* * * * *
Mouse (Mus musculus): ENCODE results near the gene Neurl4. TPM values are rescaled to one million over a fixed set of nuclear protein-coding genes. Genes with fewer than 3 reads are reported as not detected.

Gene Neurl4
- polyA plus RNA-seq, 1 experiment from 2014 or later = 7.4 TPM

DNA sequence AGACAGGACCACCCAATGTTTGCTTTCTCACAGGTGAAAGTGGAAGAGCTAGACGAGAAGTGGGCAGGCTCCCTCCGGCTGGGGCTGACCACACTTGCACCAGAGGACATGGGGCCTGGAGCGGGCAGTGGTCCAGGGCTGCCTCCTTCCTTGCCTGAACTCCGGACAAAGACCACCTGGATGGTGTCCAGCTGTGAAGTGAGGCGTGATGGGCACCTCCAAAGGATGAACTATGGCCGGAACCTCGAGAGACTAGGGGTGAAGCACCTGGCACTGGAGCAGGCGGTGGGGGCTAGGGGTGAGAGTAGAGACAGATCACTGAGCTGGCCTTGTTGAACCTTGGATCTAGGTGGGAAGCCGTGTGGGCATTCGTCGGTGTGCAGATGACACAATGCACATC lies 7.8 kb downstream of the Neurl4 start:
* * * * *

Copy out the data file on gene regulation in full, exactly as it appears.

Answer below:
Mouse (Mus musculus): ENCODE results near the gene Neurl4. TPM values are rescaled to one million over a fixed set of nuclear protein-coding genes. Genes with fewer than 3 reads are reported as not detected.

Gene Neurl4
- polyA plus RNA-seq, 1 experiment from 2014 or later = 7.4 TPM

DNA sequence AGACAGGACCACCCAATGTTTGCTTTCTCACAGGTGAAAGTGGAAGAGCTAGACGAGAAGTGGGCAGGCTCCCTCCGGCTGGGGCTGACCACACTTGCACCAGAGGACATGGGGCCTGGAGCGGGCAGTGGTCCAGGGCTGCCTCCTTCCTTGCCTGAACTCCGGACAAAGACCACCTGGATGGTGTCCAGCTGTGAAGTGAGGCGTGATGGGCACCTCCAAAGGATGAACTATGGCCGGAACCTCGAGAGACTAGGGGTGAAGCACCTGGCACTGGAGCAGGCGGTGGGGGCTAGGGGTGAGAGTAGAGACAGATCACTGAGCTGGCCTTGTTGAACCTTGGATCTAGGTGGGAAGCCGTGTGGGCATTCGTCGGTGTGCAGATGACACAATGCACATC lies 7.8 kb downstream of the Neurl4 start: